By DOUG NURSE
The Atlanta Journal-Constitution
Saturday, January 24, 2009
Gordon Hunter lives on one of Milton’s 30 gravel roads, a quaint reminder of slower days and simpler living. “I think they’re an asset to the community,” he said. “It keeps the country atmosphere, and it keeps traffic down. They’re very scenic. They’re pastoral and peaceful. If they pave it, it would change the complexion of the community.”
He’s not alone in his love of unpaved byways. The city’s Comprehensive Planning Advisory Committee lauded the gravel roads and even suggested that developers build more of them.
Public works staff recently wanted to keep gravel from migrating from gravel roads onto paved roads by adding asphalt to the dirt roads’ first 100 feet. But two city council members objected because motorists wouldn’t be able to see that it was a gravel road.
Gravel roads may be aesthetically pleasing, but they are tough on the city pocketbook. Milton’s 13 miles of dirt roads eat up about a quarter of the city’s road maintenance budget in a normal year.
“From a maintenance perspective, it’s more cost-effective to have a paved road,” said Public Works Director Dan Drake. “With a paved road, you can defer maintenance for a while. With a gravel road, there is no deferrable maintenance. You can’t defer it even for a couple of days.”
The roads are prone to potholes, rutting and washboarding as water rushes over the flat surface, carrying supporting dirt and small rocks with it. The city has to go over the gravel roads twice a year.
“People say, ‘I love your road,’ but I feel kind of guilty because the city of Milton doesn’t have much money,” said Marcia O’Shaughnessy, who lives on a unpaved road.
Gravel roads tend to be narrow so people drive over the same tracks, creating ruts.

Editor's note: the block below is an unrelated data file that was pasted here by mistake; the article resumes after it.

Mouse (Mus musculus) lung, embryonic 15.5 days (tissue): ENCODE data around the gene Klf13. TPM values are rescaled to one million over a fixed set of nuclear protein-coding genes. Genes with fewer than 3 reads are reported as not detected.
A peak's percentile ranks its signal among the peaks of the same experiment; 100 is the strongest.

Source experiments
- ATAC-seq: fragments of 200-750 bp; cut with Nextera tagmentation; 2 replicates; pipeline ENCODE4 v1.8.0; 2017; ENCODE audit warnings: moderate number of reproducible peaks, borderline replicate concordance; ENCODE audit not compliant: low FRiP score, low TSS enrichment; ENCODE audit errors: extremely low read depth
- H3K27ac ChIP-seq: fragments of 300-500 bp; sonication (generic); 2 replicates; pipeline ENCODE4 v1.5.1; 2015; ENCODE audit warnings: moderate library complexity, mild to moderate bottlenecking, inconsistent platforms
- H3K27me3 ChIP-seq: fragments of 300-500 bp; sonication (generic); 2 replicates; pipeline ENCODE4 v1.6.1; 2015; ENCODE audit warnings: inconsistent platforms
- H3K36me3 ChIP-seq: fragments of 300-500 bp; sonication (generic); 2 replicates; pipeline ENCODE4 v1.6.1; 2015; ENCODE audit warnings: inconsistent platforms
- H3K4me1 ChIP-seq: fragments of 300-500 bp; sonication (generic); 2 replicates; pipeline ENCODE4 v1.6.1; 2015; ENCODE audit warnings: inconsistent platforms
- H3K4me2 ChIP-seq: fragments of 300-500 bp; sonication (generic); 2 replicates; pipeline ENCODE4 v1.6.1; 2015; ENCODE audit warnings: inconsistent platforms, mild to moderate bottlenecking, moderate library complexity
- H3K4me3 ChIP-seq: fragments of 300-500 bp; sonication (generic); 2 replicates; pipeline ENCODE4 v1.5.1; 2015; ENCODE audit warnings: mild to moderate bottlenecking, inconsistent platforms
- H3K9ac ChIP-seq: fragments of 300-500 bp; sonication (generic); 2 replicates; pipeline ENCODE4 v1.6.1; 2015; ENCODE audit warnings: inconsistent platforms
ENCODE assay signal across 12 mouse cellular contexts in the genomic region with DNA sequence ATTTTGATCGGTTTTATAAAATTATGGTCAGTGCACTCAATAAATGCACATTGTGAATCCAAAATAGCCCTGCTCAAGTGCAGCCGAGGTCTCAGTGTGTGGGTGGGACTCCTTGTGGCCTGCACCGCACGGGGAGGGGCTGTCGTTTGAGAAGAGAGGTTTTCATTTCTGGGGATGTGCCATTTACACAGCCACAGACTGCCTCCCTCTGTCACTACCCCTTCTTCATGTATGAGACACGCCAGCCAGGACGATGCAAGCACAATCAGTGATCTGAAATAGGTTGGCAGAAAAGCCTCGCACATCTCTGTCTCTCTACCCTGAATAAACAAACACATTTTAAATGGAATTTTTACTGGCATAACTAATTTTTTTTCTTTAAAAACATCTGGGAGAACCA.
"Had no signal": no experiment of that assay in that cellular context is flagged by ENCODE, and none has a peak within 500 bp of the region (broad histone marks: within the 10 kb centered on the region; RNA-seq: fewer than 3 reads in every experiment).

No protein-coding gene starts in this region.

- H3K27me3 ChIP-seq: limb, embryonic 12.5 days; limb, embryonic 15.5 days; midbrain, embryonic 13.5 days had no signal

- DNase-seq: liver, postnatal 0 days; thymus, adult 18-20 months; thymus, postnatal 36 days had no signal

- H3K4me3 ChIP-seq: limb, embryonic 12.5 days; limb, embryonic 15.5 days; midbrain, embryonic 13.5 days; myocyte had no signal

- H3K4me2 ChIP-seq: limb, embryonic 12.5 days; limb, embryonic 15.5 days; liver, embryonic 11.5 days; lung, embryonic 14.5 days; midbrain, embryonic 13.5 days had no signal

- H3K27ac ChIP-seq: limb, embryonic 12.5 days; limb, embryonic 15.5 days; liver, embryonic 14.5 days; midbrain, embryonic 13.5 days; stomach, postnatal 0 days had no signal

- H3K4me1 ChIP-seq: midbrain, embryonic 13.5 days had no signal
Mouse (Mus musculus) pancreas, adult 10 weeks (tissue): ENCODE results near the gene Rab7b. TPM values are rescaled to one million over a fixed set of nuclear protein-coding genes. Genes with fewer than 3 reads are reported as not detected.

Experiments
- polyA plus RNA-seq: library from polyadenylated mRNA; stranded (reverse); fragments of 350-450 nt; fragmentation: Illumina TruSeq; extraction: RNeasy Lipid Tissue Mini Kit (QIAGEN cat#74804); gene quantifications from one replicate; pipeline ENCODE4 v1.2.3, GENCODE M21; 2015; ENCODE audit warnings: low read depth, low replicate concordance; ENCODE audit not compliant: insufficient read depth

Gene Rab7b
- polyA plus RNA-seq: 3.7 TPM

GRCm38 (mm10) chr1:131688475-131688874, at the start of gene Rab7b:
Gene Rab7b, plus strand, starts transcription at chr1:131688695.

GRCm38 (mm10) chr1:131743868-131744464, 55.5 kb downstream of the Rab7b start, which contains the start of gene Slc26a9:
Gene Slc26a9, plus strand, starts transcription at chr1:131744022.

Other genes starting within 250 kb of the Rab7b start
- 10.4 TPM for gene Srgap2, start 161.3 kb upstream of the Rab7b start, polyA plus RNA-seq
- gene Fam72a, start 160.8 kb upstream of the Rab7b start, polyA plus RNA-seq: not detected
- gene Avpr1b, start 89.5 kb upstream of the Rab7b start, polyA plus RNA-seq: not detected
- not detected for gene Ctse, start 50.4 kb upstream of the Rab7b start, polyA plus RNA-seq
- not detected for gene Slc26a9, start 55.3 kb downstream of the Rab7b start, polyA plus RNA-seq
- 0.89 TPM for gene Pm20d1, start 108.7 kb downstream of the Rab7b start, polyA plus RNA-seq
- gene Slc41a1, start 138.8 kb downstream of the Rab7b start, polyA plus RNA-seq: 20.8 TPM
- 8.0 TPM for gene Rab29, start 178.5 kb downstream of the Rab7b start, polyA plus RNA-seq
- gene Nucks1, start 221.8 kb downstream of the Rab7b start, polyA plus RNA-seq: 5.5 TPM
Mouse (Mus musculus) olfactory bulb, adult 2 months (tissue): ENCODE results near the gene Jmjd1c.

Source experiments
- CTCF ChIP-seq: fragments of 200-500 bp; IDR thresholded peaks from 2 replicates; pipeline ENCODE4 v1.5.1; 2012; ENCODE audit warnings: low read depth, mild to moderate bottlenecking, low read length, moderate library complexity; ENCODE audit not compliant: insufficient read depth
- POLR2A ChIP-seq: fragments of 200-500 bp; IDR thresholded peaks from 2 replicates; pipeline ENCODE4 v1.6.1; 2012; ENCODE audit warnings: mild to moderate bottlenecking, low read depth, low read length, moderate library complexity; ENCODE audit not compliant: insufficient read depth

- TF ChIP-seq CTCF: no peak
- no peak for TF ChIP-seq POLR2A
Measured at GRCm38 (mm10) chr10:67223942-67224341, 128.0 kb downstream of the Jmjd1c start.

You can fix a pothole in a gravel road by filling it with dirt, but that’s a very short-term solution. It requires grading, followed closely by a roller-compactor, followed by a truck that sprays calcium chloride to keep the dust down.
“Most cities are trying to eliminate gravel roads, because they’re so costly and hard to maintain,” Drake said.
City Councilman Bill Lusk lives on a dirt road, and likes it. “It’s why we moved out here,” Lusk said. “I grew up in the country, and it takes me back to where I was as a kid. I think if we were to try to pave them, we would hear from people who are against it.”
He said gravel roads are popular with walkers, equestrians and bicyclists because they draw less and slower traffic.
The city has included many of the roads as part of its citywide trail program as “linear parks.”
Some folks, like Rise Hersheran, who lives on gravelly Nix Road, said she would like to see the city blacktop her roadway. She said her elderly parents have a hard time navigating the potholes. “The fact they aren’t being maintained where it’s safe to drive on makes them functionally obsolete,” she said. “There’s a safety factor. There was no problem when Fulton County was in charge of it. The city can’t afford dirt roads.”
Drake estimated that up to 25 percent of all complaints he receives are over the rough state of the gravel roads. But some want the roads to look like they’ve been targeted by the Eighth Air Force.
John Lynam, who lives on unpaved Summit Road, said he doesn’t understand people complaining about gravel roads. “If you don’t like dirt roads, then why did you come out here in your Porsche and live on a dirt road?” he asked. “There’s a lot of other places you could build the same nice house. Move to a gated community. I like it because it’s close to nature.”
O’Shaughnessy said she has mixed feelings about whether to pave them, but a rugged road does have its advantages. “The condition of a gravel road is bad more than good,” she said. “If it was paved, a lot of people would use it besides residents. If the road is rough, then people have to slow down.”
Others fear that if the road is paved, their zoning will change so that instead of minimum three-acre lots, the minimum would be one-acre lots. Some of the roads’ biggest supporters are people who don’t live on them, Drake said. “If we send crews out to grade, we’ll have 10 people tell us good job, and 10 people will tell us to go away,” Drake said.
Drake estimated it would cost $2 million to $4 million to pave the city’s existing gravel roads.
He is hoping to find a compromise that would allow him to somehow cap the roads to make them water resistant, but still make them look like gravel roads.
“We can have the rural feel of the roads, but have it be closer to the maintenance schedule of a paved road,” he said.